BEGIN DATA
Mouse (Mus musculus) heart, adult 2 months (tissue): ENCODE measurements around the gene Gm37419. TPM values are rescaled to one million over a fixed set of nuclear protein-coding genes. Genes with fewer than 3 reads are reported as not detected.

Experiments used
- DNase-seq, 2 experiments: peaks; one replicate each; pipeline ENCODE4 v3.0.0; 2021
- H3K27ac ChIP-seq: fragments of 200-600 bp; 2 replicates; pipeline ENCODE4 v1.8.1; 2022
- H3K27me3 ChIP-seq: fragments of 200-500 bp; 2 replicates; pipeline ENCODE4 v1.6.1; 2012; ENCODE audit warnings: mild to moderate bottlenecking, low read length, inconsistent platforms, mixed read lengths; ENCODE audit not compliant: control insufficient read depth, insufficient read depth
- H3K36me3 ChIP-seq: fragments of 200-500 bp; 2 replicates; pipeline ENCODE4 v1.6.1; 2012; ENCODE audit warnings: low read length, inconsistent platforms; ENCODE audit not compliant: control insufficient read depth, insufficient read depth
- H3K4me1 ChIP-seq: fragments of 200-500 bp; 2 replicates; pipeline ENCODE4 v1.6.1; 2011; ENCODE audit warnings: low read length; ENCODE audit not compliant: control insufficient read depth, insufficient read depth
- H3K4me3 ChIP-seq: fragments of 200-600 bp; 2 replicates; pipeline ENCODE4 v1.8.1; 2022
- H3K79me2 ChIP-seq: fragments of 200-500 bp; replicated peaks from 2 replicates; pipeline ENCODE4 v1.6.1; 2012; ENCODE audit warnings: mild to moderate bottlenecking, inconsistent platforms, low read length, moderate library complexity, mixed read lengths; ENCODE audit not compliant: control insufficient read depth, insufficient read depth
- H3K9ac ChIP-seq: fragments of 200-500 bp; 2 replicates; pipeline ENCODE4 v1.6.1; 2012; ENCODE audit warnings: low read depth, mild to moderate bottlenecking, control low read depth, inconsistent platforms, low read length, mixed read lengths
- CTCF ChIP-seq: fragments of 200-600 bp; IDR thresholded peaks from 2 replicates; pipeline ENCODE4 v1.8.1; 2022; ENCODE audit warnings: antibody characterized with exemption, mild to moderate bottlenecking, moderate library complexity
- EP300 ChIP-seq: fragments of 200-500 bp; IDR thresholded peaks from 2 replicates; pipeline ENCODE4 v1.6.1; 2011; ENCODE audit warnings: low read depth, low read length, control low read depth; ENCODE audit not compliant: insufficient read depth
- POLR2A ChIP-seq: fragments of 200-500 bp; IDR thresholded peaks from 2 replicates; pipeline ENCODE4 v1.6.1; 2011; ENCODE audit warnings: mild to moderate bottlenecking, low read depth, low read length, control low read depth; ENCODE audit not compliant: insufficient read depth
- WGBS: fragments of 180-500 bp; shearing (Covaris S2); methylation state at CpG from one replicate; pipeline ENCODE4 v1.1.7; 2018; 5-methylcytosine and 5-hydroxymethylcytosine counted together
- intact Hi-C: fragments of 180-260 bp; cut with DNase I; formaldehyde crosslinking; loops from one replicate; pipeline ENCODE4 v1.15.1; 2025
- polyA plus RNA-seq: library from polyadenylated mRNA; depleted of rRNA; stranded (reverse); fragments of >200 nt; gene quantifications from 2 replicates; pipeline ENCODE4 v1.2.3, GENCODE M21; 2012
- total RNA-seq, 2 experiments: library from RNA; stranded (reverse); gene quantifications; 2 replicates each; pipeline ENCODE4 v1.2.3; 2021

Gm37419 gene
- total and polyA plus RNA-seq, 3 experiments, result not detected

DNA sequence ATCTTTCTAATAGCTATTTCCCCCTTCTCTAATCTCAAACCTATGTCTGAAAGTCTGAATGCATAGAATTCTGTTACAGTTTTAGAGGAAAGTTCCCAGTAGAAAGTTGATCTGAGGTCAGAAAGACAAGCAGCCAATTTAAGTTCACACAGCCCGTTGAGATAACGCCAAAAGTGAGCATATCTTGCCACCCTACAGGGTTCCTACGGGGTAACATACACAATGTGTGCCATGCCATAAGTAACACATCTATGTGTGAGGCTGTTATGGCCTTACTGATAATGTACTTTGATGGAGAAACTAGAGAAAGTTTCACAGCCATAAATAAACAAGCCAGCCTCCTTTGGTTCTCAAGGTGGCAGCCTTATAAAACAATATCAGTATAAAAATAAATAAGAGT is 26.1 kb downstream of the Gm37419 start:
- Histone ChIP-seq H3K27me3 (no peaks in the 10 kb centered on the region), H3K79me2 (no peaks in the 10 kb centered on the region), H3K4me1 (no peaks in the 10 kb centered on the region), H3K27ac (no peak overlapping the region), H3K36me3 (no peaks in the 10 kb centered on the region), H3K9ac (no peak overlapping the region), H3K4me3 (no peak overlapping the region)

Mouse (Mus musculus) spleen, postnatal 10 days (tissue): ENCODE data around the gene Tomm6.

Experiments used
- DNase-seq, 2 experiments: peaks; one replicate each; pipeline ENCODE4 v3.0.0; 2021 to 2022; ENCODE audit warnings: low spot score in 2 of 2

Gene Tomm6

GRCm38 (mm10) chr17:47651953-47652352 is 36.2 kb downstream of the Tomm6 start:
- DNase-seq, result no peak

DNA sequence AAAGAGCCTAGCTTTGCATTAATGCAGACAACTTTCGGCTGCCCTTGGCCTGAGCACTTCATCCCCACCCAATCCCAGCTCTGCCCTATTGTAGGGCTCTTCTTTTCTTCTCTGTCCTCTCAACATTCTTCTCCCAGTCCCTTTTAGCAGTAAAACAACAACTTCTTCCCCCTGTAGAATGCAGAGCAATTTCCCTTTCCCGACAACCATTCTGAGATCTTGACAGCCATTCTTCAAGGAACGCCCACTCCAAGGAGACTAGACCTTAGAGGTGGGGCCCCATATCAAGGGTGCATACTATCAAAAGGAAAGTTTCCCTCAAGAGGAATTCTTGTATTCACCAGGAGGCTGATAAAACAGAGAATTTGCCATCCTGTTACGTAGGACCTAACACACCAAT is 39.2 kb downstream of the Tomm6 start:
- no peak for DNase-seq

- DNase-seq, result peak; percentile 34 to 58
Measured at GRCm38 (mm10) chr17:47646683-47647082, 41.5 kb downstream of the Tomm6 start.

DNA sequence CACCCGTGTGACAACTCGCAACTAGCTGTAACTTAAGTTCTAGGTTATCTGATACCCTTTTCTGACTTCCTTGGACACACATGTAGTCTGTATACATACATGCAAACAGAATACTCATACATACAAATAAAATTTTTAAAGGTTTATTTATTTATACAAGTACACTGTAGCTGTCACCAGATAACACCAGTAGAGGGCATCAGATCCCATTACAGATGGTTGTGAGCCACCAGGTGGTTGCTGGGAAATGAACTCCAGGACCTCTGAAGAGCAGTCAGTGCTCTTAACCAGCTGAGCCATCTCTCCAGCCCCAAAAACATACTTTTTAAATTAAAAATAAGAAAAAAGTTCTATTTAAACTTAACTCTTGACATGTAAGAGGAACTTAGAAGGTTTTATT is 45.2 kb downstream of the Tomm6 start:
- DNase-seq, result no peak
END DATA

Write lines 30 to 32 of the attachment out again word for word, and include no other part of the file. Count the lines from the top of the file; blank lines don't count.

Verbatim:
- DNase-seq, result peak; percentile 34 to 58
Measured at GRCm38 (mm10) chr17:47646683-47647082, 41.5 kb downstream of the Tomm6 start.

DNA sequence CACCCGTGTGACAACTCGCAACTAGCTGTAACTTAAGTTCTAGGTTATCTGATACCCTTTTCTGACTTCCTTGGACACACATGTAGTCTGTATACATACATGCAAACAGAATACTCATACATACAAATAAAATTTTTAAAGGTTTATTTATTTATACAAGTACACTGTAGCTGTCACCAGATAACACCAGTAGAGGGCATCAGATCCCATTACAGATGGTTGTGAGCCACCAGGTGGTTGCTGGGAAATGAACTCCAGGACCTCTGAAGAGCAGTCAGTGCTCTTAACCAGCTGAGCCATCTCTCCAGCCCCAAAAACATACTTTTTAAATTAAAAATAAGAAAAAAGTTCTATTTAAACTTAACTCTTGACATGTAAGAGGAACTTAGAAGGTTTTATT is 45.2 kb downstream of the Tomm6 start: